There are several kinds of banks in the United States:

  • National associations, such as:
    • JPMorgan Chase
    • Bank of America
    • Citibank
    • TD Bank
  • Federal savings banks, such as:
    • USAA
    • Synchrony Bank
    • Carver Federal Savings Bank
  • State-chartered banks, such as:
    • SunTrust Bank (chartered in Georgia)
    • M&T Bank (chartered in New York)
    • New York Community Bank

It should be noted that most larger banks are national associations, and it's my understanding that each type of bank is subject to somewhat different regulations. However, I don't quite understand how these differences might impose limitations on or otherwise impact the services offered by the bank.

From a consumer standpoint, how do these banks differ? How might the bank charter affect the services I can get from a bank? Is it something I should be concerned about when selecting a bank?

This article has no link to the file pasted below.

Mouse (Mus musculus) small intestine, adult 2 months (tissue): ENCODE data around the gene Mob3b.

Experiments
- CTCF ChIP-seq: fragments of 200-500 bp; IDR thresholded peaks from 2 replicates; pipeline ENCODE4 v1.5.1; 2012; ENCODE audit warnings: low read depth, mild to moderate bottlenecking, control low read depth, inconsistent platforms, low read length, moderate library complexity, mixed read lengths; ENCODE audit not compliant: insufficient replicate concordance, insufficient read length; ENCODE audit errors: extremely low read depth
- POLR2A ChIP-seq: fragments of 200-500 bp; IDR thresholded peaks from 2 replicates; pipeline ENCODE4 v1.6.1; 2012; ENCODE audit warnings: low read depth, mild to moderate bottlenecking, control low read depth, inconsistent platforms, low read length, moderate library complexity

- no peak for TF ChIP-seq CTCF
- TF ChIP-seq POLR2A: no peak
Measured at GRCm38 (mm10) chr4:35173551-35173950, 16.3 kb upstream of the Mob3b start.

(Credit unions are beyond the scope of this question.)

  • As definitions for all three terms can easily be searched for on the web, you should perhaps indicate (a) that you have done so, and (b) what it is about those definitions that you need clarity on. Otherwise, you run the risk of downvotes/closure for not putting enough research. – TripeHound Apr 16 '18 at 6:44
  • @TripeHound: clarified the question. – bwDraco Apr 16 '18 at 6:53

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